1H.P. Blavatsky to Henry Steel Olcott, 25 November 1885, original in the Adyar Archives.

     2H.P. Blavatsky, The Letters of H.P. Blavatsky to A.P. Sinnett (Pasadena: Theosophical University Press, 1973), 11.

     3A. Trevor Barker, ed., The Mahatma Letters to A.P. Sinnett (Pasadena: Theosophical University Press, 1975),129-130.

     4 H.P. Blavatsky, Collected Writings, Vol. 14 (Wheaton: The Theosophical Publishing House, 1985), 438.

     5H.P. Blavatsky, Collected Writings, Vol. 7 (Wheaton: The Theosophical Publishing House, 1987.

     6H.P. Blavatsky, The Secret Doctrine (Pasadena: Theosophical University Press, 1999), 1:42-43.

     7Blavatsky, The Secret Doctrine, 1:xxi.

     8Blavatsky, The Secret Doctrine, 1:453.

      9Karl Brunnholzl, trans. In Praise of the Dharmadhatu: Nagarjuna and the Third Karmapa Rangjung Dorje (Boston: Snow Lion, 2007), 117-126.

     10Nyanaponika Thera and Bhikkhu Bodhi, Anguttara Nikaya: Numerical Discourses of the Buddha (Walnut Creek; Altamira Publishers, 1999), 239.

     11Harischandra Kaviratna, trans. Dhammapada: Wisdom of the Buddha (Pasadena: Theosophical University Press, 1980), 39.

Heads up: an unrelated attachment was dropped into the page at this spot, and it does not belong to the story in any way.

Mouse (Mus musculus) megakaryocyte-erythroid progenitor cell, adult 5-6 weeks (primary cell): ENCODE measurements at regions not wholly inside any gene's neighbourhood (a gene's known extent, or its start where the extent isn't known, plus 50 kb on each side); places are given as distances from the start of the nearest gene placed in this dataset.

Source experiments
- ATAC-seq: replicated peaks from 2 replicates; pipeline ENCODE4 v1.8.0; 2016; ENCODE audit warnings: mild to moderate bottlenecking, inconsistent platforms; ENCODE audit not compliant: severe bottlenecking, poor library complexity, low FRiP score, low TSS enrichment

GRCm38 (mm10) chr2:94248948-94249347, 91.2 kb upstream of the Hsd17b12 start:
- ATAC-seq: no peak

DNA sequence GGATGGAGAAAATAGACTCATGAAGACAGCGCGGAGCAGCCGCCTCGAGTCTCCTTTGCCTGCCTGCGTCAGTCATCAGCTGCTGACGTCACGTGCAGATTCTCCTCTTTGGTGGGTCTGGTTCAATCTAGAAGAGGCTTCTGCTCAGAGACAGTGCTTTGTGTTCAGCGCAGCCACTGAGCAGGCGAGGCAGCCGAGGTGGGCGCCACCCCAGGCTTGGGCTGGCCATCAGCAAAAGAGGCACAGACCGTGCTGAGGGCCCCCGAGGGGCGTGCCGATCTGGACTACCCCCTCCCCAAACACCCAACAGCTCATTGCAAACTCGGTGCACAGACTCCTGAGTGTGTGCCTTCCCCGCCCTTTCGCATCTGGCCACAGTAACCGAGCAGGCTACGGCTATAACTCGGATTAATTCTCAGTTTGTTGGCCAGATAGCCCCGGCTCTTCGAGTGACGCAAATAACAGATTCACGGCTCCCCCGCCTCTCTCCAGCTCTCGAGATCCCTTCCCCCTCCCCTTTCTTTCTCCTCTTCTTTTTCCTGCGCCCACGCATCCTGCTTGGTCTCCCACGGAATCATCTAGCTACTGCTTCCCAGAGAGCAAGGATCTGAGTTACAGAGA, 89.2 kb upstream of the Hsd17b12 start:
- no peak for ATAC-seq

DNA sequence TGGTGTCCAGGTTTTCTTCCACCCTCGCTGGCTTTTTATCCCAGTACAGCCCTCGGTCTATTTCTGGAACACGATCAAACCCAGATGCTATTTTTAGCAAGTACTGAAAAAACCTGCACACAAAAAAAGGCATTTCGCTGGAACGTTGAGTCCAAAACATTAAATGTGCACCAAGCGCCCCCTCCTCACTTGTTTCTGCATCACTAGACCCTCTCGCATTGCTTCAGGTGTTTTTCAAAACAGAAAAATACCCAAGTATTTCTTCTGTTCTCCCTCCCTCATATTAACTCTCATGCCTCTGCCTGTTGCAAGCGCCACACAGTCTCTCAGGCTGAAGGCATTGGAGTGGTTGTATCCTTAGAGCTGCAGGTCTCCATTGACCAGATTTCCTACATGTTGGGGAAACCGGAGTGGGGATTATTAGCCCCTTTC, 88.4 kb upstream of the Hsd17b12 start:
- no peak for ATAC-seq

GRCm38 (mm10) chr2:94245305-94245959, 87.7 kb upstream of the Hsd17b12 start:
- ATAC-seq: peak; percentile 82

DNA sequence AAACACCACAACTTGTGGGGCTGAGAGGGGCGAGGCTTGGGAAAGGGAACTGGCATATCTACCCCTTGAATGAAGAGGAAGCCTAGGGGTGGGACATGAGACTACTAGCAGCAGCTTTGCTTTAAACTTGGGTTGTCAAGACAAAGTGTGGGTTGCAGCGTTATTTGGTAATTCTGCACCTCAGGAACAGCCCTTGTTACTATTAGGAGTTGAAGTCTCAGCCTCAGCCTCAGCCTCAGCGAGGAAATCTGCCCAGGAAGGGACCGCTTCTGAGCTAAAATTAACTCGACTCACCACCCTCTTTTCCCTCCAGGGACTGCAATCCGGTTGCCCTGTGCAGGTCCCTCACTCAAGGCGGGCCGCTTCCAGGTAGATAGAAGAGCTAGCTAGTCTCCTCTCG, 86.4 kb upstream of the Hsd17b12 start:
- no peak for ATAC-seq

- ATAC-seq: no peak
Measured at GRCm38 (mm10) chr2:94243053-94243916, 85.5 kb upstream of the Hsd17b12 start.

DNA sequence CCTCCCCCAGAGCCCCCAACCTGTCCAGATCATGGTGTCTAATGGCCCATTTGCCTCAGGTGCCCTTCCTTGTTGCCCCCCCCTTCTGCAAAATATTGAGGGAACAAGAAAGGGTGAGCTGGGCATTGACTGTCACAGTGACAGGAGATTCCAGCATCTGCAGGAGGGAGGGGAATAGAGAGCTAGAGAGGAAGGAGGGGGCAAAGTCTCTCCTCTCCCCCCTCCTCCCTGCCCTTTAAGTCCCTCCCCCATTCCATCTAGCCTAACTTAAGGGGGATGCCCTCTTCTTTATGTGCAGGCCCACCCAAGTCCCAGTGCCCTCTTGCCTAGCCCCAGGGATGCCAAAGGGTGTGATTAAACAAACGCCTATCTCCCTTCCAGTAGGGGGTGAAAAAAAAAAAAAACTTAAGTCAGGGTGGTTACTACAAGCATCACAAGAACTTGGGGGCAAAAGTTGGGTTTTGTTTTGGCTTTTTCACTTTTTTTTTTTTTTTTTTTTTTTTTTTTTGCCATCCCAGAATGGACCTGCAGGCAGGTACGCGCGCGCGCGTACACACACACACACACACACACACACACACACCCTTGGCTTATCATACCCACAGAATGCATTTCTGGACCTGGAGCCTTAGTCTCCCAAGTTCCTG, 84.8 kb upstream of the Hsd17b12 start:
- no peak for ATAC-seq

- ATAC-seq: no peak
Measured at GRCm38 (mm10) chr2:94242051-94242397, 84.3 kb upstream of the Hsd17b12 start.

12Maurice Walshe, trans., The Long Discourses of the Buddha: A Translation of the Digha Nikaya (Boston: Wisdom Publications, 1995), 162.

     13Walshe, trans., The Long Discourses, 163.

     14Walshe, trans., The Long Discourses, 227-229.

     15Walshe, trans., The Long Discourses, 226.

     16Walshe, trans., The Long Discourses, 228.

     17Valerie J. Roebuck, trans., The Dhammapada (London: Penguin Books, 2010), 55.

     18Kaviratna, trans., Dhammapada, 111.

     19Walshe, trans., The Long Discourses, 163.

     20Leonard C.D.C. Priestley, Pudgalavada Buddhism: The Reality of the Indeterminate Self (Toronto: University of Toronto, 1999), 31. Retrieved from ahandfulofleaves.org.